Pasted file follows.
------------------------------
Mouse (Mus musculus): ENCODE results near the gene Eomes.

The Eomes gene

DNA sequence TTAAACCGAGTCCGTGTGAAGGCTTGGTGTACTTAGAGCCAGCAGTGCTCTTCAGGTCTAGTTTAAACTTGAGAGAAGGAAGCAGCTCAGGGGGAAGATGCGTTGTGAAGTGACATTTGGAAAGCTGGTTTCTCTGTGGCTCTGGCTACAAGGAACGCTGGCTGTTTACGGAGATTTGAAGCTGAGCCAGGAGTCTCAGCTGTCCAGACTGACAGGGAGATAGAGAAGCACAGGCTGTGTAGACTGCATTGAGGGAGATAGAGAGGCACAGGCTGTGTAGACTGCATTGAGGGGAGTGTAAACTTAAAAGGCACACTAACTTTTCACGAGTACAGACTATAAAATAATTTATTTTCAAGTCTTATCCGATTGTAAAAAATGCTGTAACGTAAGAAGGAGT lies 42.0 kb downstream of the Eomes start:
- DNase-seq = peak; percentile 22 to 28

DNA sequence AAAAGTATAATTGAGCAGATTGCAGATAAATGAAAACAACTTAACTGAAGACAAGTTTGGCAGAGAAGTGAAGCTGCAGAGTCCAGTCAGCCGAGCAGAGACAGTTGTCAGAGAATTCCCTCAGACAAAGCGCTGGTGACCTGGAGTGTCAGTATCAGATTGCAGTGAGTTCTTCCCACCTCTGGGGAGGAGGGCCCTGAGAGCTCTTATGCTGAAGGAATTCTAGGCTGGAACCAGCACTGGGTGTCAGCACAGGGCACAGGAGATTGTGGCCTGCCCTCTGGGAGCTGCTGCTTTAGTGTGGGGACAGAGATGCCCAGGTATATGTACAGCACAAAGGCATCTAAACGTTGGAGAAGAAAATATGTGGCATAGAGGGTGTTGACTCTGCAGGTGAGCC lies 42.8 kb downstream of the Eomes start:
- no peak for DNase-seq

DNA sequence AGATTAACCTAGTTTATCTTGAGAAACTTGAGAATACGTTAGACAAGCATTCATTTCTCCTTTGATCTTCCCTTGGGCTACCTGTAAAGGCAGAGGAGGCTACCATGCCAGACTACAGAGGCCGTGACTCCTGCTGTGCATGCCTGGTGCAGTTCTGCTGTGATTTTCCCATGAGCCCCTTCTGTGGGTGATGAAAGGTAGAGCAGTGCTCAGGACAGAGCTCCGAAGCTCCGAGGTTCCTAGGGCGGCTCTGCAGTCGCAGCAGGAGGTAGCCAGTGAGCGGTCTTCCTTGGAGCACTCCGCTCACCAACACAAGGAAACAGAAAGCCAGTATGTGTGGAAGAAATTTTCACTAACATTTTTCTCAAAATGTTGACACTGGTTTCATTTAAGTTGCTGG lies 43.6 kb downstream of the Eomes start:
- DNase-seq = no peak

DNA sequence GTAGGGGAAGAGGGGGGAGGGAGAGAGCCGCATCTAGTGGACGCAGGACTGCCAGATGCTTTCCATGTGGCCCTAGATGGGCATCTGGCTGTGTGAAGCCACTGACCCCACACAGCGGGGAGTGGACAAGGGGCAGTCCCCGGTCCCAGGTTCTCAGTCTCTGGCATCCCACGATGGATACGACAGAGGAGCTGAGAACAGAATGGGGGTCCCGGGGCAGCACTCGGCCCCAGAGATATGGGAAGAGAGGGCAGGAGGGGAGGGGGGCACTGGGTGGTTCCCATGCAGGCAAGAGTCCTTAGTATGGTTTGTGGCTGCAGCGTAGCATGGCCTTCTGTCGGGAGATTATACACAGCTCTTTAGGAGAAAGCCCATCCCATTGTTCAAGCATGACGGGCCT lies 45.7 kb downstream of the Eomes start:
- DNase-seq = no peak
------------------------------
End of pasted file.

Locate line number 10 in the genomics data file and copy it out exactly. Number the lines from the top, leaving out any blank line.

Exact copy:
- DNase-seq = no peak